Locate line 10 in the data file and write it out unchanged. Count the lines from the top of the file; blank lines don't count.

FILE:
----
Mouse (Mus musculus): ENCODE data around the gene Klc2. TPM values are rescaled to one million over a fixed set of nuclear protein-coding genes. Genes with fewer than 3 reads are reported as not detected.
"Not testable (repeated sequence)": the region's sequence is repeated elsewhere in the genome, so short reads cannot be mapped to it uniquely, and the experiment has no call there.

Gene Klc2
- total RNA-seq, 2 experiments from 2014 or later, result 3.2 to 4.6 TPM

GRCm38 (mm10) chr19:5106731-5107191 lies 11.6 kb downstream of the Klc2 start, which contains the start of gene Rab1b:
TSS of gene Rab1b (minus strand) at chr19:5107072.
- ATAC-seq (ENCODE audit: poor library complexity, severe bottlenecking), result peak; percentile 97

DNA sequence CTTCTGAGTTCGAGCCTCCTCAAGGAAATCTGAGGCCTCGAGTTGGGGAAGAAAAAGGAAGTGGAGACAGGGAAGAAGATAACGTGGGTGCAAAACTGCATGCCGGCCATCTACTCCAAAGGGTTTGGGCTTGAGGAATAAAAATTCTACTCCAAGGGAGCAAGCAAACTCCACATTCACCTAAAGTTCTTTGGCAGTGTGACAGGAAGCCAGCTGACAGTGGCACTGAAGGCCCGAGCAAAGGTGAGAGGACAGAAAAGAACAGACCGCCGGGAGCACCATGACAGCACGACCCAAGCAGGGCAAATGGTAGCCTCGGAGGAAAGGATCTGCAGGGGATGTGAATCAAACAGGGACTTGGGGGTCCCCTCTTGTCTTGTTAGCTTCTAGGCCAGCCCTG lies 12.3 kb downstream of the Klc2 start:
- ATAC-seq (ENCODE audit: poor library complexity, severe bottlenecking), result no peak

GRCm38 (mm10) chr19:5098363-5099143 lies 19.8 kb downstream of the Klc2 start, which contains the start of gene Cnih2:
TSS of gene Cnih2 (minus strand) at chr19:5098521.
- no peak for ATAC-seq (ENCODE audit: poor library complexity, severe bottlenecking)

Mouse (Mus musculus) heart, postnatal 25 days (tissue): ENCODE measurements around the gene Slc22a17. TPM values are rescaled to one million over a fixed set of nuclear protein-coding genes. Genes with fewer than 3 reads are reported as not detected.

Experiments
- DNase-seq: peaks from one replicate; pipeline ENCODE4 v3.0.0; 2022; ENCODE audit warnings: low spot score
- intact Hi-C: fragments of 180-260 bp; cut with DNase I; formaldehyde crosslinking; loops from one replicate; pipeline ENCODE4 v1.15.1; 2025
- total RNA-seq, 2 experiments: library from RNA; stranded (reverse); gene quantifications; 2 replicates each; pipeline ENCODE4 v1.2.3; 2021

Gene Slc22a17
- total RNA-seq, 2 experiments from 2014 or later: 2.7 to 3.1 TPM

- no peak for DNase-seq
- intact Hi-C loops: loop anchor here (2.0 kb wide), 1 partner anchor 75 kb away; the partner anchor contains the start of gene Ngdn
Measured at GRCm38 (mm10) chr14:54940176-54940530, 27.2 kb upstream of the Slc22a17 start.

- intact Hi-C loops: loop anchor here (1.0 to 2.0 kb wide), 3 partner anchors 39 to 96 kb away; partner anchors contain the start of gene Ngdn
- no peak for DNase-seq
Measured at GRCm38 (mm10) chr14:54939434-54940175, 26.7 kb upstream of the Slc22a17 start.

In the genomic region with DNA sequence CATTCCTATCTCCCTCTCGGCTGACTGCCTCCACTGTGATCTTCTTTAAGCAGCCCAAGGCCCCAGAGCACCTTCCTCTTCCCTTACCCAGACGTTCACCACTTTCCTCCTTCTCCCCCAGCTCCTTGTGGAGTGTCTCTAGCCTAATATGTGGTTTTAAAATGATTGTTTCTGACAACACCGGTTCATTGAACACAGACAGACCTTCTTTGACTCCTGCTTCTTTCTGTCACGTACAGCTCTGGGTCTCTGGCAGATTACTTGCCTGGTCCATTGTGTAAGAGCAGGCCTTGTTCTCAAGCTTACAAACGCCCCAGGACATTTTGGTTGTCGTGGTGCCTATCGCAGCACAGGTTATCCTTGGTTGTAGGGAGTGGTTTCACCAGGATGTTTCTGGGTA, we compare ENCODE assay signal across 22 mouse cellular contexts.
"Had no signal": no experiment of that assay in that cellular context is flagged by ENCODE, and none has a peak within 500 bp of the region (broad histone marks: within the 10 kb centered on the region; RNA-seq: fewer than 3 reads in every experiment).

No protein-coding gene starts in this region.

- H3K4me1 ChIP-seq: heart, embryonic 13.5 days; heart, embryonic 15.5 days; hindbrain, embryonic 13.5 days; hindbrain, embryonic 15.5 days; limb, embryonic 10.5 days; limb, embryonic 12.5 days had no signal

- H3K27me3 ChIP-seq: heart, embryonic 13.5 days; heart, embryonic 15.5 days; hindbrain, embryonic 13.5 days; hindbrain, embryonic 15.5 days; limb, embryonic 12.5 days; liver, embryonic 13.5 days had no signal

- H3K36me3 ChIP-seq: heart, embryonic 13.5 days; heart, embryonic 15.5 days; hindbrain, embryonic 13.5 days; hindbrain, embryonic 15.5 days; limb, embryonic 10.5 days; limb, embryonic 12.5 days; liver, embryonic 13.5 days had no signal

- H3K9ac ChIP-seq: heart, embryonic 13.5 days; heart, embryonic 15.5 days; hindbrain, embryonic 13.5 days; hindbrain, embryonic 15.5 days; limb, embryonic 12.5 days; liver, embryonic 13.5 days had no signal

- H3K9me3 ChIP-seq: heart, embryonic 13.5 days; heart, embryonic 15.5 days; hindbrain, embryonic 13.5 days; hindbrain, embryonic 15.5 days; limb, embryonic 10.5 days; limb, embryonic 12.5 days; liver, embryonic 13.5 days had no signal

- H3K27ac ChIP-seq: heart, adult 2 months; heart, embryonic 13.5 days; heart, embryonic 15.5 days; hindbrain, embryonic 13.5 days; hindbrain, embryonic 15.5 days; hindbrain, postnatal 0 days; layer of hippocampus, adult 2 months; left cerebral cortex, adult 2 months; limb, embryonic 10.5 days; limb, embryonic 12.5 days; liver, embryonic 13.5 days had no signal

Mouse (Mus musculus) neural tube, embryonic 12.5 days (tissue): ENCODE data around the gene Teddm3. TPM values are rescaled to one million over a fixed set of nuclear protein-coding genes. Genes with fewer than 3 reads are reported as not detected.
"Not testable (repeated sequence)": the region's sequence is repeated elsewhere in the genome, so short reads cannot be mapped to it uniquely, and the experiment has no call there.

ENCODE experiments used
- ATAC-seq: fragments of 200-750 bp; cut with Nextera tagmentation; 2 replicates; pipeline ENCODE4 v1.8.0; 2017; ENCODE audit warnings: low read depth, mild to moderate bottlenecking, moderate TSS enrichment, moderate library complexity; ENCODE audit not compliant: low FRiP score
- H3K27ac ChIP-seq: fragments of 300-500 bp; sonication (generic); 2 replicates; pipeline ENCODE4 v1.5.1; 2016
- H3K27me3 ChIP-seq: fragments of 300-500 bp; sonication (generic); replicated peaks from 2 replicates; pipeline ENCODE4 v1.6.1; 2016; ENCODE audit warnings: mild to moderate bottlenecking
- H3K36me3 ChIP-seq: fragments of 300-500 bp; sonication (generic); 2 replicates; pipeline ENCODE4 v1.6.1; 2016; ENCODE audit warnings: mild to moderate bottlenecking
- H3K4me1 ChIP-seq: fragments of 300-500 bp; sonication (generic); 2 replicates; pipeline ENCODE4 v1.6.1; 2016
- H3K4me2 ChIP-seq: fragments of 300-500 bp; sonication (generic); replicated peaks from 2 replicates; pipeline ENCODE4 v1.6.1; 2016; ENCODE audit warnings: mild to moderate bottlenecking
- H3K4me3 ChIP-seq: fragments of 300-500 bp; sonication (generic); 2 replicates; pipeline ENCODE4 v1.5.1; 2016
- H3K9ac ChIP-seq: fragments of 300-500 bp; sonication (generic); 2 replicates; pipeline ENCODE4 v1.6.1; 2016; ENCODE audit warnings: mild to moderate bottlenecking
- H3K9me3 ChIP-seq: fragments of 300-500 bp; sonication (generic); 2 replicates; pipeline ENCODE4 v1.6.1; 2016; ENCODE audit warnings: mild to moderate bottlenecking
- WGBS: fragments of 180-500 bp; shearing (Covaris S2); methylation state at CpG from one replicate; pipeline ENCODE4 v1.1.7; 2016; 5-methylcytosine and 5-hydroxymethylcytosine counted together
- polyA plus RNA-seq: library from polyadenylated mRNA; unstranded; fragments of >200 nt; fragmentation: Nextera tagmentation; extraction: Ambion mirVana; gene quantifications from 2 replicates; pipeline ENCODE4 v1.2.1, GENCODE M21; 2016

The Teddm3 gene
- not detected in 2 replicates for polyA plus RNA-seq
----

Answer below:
GRCm38 (mm10) chr19:5098363-5099143 lies 19.8 kb downstream of the Klc2 start, which contains the start of gene Cnih2: